After the papers are signed, the lawyers are paid and the wounds begin to heal, everyone who has been through a divorce asks that inevitable question: Now what? For most divorcees, myself included, we continue on – one day at a time – hoping that our scars will fade and one day we will awaken and feel whole. Healed. Normal. We go through the motions; drive to work, attend business meetings, sports events for our kids and fundraisers for school. But after we go through this process of divorce – the destruction of our old life and the emergence of a new one – are we able to retain the fearlessness that we had before? Does ‘working without a net’ make us too careful on decisions that require our pre-divorce verve? I can’t help but wonder, do we allow our divorces to hold us back?
I recently lunched with a friend of mine who is a successful lawyer. He’d been unhappy at his firm for quite a while and had been contemplating other offers. That is, until his wife slept with her twenty-six-year-old executive assistant. Twice. Once his divorce was final, he told me he couldn’t even consider changing firms. He cited the security of how long he’d been with his current firm and the established rapport with his senior partners. What he didn’t say – the white elephant in the room – was that he was scared to leave. A new firm might require a lot more hours, and a lack of flexibility that he had at his current job. Although he wanted a change; needed a change – he had to hold off until his children were older and the proverbial dust had settled from his divorce.
A few weeks later, I met friends in Los Angeles for dinner. At the table next to us, two thirty-something women weighed the pros and cons of a promotion. Although one clearly wanted the promotion, she had failed to ask to be considered. When pressed for an explanation why, she finally admitted that she was worried that trying for a job in another department might make her appear ‘unstable’ to her boss, and that might not put her in good light for a raise – something she needed to save for a house for her and her children. She admitted that three years ago, when she was married, she never would have thought twice about trying for it – and probably would have gotten it.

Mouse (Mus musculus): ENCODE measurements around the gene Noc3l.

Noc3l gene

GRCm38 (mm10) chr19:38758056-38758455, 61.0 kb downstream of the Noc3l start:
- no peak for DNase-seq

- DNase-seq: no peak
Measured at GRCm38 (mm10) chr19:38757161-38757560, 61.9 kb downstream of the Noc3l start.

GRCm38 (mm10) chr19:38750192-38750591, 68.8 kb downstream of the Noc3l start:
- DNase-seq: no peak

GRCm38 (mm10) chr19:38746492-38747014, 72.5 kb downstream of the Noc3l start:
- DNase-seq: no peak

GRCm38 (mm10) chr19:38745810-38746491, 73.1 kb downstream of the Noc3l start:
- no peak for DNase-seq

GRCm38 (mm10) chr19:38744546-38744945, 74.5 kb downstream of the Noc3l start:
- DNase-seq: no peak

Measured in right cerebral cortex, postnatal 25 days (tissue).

In post-divorce dating, we naturally guard our hearts from being hurt once again. But we throw in extra firewalls that weren’t there before. He’s not going to meet the kids until we’ve been together for a few months. She’s not going to know how much money I make until I’ve known her a year. I don’t intend on putting him on the deed to my house – ever. If I ever get married again, I’m getting a pre-nup. Does the broken heart – and trust – from a divorce mean more than just ‘cautious’?
Our post-divorce selves are hyper concerned with stability. We’re forcing ourselves to be risk managers, thinking of every possible scenario that could go wrong now that we’re working without the net of another person beside us. What if we need to work more hours? How will more stress affect me at home or with my kids? What if the new position fails or I hate it? What he breaks my heart or cheats on me? What if the new company isn’t economically viable and I get laid off? As all of these questions roll through our mind (if you’re like me, they’re on a replay loop as you’re trying to sleep), we try to find a way to combat these feelings of fear, doubt and vulnerability.
If you’re not fortunate enough to have parents that are rolling in cash to help you out (or bail you out if you fail), then befriending our post-divorce selves is the best thing we can do. I’m a big fan of the pro/con list. However, don’t do it while drinking, or your subconscious might write the list for you, and it’s all downhill from there. Many times, the things we fear are simply our brain’s way of making noise. It means nothing, and many times the ‘worst-case’ scenarios will never come to fruition. Do your due diligence. If the company checks out and appears financially stable, there is little else you can do before making the decision to come on board.
Don’t allow your divorce – the pain, resentment, fear and instability – hold you back from taking risks. After all, isn’t that what life is all about?
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